DON’T ASK DON’T TELL & LGBTQ PEOPLE IN THE MILITARY
“Don’t ask don’t tell” (DADT) was a discriminatory policy of the U.S. government and military that was repealed by the Obama administration on September 20, 2011. The policy prohibited people who “demonstrate a propensity or intent to engage in homosexual acts” from serving in the Armed Forces of the United States, because their presence “would create an unacceptable risk to the high standards of morale, good order and discipline, and unit cohesion that are the essence of military capability.” It prevented the estimated 65,000 gay Americans in the military from serving openly, as well as giving the military authority to permanently dismiss a servicemember if it was discovered that they were gay. The policy discriminated against gay servicemembers, their partners and families by not allowing pensions and benefits to pass on if the servicemember was killed in combat.
Since DADT official ended in 2011, persons who are openly homosexual and bisexual have been able to serve, but those who exhibit “transvestism” are psychiatrically disqualified and those who have “major abnormalities or defects of the genitalia” are still medically disqualified. It’s estimated that over 134,000 American veterans are transgender, and over 15,000 trans people are serving in military today despite rules forbidding them to serve openly. Support for transgender veterans has improved, but they still face barriers from obtaining updated service records that do not out them as transgender, and from receiving VA coverage of necessary medical procedures. Furthermore, restrictions on open service continue to bring an early end to the careers of qualified service members, even though those rules lack any basis in medicine or military need.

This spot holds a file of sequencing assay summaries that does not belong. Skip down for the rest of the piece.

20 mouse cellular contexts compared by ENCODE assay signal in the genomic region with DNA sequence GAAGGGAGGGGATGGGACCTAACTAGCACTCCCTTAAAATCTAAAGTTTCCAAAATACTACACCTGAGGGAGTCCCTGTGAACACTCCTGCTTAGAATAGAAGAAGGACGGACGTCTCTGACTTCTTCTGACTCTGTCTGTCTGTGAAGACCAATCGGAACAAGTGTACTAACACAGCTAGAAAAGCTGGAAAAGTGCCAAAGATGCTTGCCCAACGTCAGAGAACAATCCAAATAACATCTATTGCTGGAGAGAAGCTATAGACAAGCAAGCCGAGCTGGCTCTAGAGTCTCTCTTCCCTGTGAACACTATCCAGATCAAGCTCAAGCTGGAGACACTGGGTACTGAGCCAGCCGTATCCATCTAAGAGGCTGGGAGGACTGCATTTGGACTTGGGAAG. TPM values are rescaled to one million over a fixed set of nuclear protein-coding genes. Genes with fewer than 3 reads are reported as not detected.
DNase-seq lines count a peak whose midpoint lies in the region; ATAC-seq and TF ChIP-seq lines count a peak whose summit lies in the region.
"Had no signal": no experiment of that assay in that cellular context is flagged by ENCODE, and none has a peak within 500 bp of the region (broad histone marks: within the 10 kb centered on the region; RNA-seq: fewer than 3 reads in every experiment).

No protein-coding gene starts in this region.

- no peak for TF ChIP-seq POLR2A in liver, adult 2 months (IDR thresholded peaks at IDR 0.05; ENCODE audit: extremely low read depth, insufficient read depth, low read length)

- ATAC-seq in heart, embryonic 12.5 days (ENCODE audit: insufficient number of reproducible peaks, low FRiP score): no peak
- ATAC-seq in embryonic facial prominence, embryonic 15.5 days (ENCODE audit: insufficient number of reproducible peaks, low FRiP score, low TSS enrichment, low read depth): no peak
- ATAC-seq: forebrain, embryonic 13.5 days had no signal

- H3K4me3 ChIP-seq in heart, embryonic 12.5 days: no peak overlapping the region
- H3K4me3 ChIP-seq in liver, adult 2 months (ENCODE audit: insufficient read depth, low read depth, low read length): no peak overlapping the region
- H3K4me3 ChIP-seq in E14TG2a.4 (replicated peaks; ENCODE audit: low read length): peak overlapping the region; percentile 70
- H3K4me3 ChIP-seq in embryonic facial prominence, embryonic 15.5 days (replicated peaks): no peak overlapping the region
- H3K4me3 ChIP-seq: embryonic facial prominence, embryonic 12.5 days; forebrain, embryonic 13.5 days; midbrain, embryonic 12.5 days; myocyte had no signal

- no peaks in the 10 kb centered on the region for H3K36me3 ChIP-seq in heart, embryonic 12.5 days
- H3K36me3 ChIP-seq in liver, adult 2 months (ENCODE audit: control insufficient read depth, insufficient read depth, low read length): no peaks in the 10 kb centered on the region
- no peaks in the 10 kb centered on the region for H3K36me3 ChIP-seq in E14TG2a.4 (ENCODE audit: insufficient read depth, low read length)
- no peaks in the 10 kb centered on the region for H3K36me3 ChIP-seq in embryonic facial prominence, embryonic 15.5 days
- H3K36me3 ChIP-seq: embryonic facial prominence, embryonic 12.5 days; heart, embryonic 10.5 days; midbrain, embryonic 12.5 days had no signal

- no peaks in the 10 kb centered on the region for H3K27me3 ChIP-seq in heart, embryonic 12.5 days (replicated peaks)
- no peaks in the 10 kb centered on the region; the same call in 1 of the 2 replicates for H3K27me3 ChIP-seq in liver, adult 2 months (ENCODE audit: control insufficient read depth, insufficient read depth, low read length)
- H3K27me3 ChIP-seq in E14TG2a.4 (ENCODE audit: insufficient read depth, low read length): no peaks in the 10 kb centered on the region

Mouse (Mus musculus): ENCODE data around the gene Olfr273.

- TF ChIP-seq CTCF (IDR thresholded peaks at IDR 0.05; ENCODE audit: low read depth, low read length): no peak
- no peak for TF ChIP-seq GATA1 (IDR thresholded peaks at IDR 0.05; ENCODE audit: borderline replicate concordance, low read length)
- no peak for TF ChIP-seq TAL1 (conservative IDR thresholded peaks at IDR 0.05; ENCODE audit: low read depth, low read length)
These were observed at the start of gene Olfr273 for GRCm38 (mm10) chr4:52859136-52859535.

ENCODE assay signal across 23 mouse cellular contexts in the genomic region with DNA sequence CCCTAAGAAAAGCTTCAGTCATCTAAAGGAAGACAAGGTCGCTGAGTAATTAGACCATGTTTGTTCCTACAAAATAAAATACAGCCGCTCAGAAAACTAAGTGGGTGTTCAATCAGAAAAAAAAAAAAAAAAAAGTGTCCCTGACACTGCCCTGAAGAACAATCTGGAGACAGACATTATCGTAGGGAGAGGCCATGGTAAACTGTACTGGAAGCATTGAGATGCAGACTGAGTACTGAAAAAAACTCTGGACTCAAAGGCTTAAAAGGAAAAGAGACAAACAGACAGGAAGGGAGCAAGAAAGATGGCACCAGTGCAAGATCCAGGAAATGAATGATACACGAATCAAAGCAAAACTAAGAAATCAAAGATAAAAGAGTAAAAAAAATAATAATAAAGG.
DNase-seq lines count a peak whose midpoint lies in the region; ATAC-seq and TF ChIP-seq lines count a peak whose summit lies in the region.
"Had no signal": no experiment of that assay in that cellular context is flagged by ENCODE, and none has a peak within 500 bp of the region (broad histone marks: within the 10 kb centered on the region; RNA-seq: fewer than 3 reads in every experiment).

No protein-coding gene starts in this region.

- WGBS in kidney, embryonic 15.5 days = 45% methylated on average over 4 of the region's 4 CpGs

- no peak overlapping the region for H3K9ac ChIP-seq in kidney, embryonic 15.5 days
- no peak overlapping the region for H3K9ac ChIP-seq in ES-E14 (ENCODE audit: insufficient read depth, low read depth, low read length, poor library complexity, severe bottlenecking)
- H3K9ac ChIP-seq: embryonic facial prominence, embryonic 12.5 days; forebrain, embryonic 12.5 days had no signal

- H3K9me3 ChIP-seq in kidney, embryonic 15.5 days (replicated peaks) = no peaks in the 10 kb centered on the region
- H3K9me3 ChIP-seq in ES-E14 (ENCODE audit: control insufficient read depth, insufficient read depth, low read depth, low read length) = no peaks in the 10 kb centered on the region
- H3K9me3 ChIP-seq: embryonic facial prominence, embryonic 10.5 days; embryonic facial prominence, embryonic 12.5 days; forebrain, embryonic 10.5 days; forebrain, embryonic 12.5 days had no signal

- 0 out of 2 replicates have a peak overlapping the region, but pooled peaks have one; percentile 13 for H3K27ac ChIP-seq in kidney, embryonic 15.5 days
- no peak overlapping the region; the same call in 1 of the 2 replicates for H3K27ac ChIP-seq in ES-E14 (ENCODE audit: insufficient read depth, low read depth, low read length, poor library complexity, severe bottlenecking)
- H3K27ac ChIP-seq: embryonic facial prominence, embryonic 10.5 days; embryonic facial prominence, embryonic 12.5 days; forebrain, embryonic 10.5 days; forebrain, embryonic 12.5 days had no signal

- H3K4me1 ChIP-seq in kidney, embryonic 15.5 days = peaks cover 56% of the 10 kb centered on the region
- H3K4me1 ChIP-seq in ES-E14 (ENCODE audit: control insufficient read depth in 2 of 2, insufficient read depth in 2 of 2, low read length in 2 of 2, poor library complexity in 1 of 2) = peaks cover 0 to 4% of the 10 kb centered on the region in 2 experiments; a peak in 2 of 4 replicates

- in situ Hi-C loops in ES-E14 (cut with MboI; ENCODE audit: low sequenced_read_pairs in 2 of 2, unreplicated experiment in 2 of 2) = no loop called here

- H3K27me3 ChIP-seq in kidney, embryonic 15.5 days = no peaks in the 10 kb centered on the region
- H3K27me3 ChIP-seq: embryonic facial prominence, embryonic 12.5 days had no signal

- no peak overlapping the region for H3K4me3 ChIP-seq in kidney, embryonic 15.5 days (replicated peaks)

servicemembers united, the nation’s largest organization of gay and lesbian troops, veterans, allies and supporters.
The National Center for Transgender Equality – resources for military veterans.
NY Times Op-doc: Transgender, at War and in Love – This short documentary shares the challenges of a transgender military couple, who are banned from serving openly.
wikipedia – DADT